¶2 Section 6109 of the Code of Criminal Procedure (Rev. Laws 1910) provides the way in which a surety may release himself from the obligation of a bail bond. This section reads as follows:

"Any party charged with a criminal offense and admitted to bail may be arrested by his bail at any time before they are finally discharged, and at any place within the state, or by a written authority indorsed on a certified copy of the recognizance, bond or undertaking, may empower any officer or person of suitable age and discretion, to do so, and he may be surrendered and delivered to the proper sheriff or other officer, before any court, judge or magistrate having the proper jurisdiction in the case; and at the request of such bail the court, judge or magistrate shall recommit the party so arrested to the custody of the sheriff or other officer, and indorse on recognizance, bond, or undertaking, or certified copy thereof, after notice to the county attorney, and if no cause to the contrary appear, the discharge and exoneration of such bail; and the party so committed shall therefrom be held in custody until discharged by due course of law."

¶3 The manner of the surrender of the principal is regulated by this statute. The general rule is that the provisions of the statute must be strictly followed by the surety seeking to be released from the bond. It was said by the Supreme Court of Oregon, on this question:

"What the defendants here, suppose or believe as to the surrender of the defendants in a criminal action does not affect the case. The statute itself provides the manner in which a defendant may be surrendered and bail exonerated, and that is the rule to be observed. It excludes all other methods of reaching that result." (Cameron v. Burger, 60 Ore. 458, 120 P. 10.)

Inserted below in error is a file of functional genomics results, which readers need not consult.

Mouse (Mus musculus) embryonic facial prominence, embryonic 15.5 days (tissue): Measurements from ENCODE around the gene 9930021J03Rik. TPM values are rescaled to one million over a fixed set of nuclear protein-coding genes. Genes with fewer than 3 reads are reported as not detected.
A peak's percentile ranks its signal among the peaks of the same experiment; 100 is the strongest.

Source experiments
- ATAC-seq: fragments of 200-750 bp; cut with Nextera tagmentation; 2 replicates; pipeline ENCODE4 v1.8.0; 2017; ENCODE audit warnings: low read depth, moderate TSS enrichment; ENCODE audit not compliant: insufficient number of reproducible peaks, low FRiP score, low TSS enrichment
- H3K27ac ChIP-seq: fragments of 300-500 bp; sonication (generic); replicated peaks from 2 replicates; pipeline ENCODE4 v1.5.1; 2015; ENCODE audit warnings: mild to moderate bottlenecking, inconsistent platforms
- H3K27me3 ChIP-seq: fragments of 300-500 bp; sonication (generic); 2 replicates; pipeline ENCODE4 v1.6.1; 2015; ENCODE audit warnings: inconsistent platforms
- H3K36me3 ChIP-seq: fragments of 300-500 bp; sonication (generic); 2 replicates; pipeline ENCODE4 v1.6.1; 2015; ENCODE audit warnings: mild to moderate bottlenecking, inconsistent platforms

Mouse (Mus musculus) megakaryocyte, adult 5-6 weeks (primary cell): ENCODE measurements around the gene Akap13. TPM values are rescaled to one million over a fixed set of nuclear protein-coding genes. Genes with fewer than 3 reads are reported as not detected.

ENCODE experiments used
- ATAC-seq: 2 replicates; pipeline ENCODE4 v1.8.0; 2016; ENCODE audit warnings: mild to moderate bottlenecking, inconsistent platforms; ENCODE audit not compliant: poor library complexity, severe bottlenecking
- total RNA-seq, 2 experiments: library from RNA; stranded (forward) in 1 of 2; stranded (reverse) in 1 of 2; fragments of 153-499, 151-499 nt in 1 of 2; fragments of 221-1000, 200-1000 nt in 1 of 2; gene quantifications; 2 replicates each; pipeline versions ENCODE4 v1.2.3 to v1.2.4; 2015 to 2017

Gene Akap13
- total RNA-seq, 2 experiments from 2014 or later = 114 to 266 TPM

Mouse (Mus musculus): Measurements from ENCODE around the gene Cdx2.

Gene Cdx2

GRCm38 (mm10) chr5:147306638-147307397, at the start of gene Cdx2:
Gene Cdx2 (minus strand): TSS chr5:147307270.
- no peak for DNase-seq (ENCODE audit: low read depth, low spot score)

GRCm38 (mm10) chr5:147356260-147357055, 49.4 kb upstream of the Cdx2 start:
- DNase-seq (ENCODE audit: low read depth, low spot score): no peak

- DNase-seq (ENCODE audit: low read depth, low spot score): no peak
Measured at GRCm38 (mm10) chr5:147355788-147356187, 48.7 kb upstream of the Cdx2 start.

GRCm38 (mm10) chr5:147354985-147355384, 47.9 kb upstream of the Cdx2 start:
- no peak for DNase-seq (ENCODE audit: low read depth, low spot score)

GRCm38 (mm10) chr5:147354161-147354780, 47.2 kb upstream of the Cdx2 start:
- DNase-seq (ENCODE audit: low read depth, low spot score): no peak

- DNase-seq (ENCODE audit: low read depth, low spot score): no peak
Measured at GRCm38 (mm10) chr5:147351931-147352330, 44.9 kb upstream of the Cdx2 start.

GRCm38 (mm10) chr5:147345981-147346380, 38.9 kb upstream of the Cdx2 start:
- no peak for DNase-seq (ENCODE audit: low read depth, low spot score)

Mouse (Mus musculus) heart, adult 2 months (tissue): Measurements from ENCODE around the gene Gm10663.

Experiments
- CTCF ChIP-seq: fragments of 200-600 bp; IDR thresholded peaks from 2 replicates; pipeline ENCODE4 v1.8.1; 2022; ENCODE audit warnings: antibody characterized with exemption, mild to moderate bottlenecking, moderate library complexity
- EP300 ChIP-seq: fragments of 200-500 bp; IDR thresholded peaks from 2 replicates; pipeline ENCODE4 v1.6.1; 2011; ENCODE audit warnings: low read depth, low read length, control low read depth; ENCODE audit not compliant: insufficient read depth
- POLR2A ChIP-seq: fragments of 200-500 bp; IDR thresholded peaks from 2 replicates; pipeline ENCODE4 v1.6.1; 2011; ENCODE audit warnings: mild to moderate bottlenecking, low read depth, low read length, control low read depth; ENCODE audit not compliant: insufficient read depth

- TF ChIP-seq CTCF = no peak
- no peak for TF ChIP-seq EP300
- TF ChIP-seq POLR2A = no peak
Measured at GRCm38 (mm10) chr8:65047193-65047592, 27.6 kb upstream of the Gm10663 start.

¶4 Roberts v. State, 4 Tex. Ct. App. 129; Knight v. State, 35 Okla. 375, 130 P. 282; State v. Hines, 37 Okla. 198, 131 P. 688. At common law the surety could not show by parol the surrender of his principal. "At common law, therefore, a defense to an action on the bail bond by way of surrender could only be established by showing from the record that such surrender had been made, either of the principal himself voluntarily, or by his sureties; and the record entry of the fact, whether made on the bailpiece filed in court or otherwise properly noted, was styled 'the discharge and exoneratur' of the bail." (United States v. Stevens [C. C.] 16 F. 101.) Nor can such surrender be shown by parol under our statute. In Texas the statute provides two ways the surety may be relieved from liability. One is that the surety may be released by surrendering the principal to the sheriff of the county where the prosecution is pending, and the other provides that he may make written affidavit of his intention to surrender and cause a warrant for the arrest of the principal to issue, and to be executed as in other cases. The Supreme Court of Texas, in discussing these statutes, said:

"These are the modes, and the only ones known to our law. The procedure is fully and explicitly stated in the articles 2741 and 2750, inclusive, and, according to our construction, must be pursued strictly." (Roberts v. State, 4 Tex. Ct. App. 129.)